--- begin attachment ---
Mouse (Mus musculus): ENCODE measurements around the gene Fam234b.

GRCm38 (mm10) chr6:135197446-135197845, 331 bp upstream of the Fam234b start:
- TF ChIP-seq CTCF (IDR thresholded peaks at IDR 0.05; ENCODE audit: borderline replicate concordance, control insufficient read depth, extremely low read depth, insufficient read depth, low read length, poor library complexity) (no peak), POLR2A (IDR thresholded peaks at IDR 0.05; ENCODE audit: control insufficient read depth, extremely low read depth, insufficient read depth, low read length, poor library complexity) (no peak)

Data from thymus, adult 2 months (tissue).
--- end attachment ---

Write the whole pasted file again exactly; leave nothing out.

Mouse (Mus musculus): ENCODE measurements around the gene Fam234b.

GRCm38 (mm10) chr6:135197446-135197845, 331 bp upstream of the Fam234b start:
- TF ChIP-seq CTCF (IDR thresholded peaks at IDR 0.05; ENCODE audit: borderline replicate concordance, control insufficient read depth, extremely low read depth, insufficient read depth, low read length, poor library complexity) (no peak), POLR2A (IDR thresholded peaks at IDR 0.05; ENCODE audit: control insufficient read depth, extremely low read depth, insufficient read depth, low read length, poor library complexity) (no peak)

Data from thymus, adult 2 months (tissue).